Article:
The UK’s ability to conduct tactical battlefield airlift, particularly among the country’s special forces operators, will be constrained until 2028 when initial operational capability (IOC) of the first of 14 new CH-47 Extended Range (ER) transport helicopters is expected to be achieved.
Detailing the status of key equipment programmes for the British Army, senior officials from the UK Ministry of Defence (MoD) told the UK Defence Committee on 21 February that the revised timescale was a result of issues on the US Government’s side, which is managing the export through its foreign military sale (FMS) programme.
At the time of the FMS agreement, it was anticipated that deliveries would begin in 2026, with IOC coming one year later. However, deliveries will now only take place from 2027.
The UK MoD had hoped to move the timeline for the programme forward, but it has been unable to do so with the adjusted timeline the latest setback for the British Army as it struggles with key platform acquisition programmes.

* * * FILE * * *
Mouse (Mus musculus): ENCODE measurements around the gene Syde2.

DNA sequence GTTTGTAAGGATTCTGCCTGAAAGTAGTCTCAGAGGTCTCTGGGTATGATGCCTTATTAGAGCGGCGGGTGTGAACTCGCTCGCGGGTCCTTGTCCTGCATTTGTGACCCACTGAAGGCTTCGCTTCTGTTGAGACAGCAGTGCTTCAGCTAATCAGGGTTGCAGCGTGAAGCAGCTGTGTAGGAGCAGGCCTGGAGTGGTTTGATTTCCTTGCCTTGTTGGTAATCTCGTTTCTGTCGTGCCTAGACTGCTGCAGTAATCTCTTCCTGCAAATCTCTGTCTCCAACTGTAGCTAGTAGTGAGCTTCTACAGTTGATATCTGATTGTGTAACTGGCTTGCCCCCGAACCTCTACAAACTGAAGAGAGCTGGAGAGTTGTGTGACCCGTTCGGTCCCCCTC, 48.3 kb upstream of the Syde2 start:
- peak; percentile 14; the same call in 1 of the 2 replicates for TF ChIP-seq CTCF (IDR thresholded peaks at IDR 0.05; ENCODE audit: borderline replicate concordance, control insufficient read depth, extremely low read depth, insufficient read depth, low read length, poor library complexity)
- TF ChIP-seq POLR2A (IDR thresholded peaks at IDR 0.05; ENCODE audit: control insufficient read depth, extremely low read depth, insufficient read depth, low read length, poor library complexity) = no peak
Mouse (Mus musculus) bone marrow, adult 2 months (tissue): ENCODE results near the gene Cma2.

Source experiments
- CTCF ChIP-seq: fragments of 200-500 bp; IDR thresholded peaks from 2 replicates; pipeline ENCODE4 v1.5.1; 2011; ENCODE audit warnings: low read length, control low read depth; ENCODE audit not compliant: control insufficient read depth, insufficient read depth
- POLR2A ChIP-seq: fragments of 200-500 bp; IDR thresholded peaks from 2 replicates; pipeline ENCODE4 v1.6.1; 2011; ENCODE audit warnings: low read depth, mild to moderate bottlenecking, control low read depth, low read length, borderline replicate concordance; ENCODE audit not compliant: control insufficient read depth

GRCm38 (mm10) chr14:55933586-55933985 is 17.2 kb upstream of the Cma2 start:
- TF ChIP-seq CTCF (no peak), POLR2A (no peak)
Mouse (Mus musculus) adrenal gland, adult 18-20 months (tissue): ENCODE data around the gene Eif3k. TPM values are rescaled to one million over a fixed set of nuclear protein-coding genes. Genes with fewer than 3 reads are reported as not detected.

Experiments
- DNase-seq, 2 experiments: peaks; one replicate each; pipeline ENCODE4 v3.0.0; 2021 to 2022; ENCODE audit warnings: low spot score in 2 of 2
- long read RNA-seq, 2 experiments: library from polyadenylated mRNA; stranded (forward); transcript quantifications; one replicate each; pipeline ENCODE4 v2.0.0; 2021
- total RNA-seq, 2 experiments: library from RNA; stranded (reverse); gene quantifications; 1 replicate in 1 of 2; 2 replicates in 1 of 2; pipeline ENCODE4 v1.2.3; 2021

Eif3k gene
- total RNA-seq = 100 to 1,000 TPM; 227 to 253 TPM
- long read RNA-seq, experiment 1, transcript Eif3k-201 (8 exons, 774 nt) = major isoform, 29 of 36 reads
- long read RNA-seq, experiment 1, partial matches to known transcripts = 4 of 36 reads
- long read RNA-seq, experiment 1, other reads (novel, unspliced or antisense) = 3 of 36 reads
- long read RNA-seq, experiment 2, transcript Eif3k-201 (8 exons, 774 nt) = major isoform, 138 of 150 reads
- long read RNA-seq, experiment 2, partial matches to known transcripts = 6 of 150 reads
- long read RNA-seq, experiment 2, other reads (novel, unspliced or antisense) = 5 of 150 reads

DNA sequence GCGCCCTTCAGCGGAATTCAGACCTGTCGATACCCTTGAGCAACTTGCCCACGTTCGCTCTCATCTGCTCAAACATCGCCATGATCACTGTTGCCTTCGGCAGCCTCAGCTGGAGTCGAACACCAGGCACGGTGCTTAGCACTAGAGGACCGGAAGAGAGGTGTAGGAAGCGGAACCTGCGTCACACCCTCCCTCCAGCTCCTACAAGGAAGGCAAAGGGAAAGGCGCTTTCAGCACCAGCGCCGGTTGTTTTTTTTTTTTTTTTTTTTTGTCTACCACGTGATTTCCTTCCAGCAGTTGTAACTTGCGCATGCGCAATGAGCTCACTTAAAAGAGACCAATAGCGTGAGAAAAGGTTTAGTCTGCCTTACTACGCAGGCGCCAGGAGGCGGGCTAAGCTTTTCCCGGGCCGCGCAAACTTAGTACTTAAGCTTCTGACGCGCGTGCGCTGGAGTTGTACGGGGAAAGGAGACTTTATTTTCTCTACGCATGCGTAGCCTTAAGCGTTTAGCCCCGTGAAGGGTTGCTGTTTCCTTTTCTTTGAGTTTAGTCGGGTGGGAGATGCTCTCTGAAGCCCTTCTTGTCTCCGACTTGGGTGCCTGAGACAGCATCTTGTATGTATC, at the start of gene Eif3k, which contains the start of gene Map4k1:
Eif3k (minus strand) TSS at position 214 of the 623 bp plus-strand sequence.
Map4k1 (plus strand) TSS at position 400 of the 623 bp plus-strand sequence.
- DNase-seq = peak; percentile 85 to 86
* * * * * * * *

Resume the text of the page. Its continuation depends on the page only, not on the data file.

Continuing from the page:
It was also revealed that 14 older CH-47 airframes will be retired from the fleet of approximately 60-70 at present, as the ER variants are inducted into service. With the 14 ER platforms predominantly dedicated for special forces, this means regular forces will see a reduction in available aircraft numbers.
UK transport fleet feeling the pinch
In addition, UK tactical airlift, of which the CH-47 platform one element, will be further hit as the C-130J transporter begins to leave service this year. As reported in October 2022 by Airforce Technology, the UK’s Defence Equipment Sales Authority will make the C-130J fleet available for acquisition as they are removed from service in the 2023-2025 timeframe.
UK special forces traditionally utilise the C-130J as an insertion platform due to its ability to conduct operations on unprepared airstrips. The CH-47(ER) would offset some of this loss, with the larger A400M transporter also expected to conduct such operations, although UK military certification of the A400 has not been completed.
Baseline modernised CH-47 helicopters are capable of speed in excess of 300km/h, with a fuel capacity of around 4,000 litres. The Block II programme, which the ER variant is derived from, is understood to have a maximum gross weight of 54,000lb or just under 25,000kg, or an empty weight of around 13,000kg.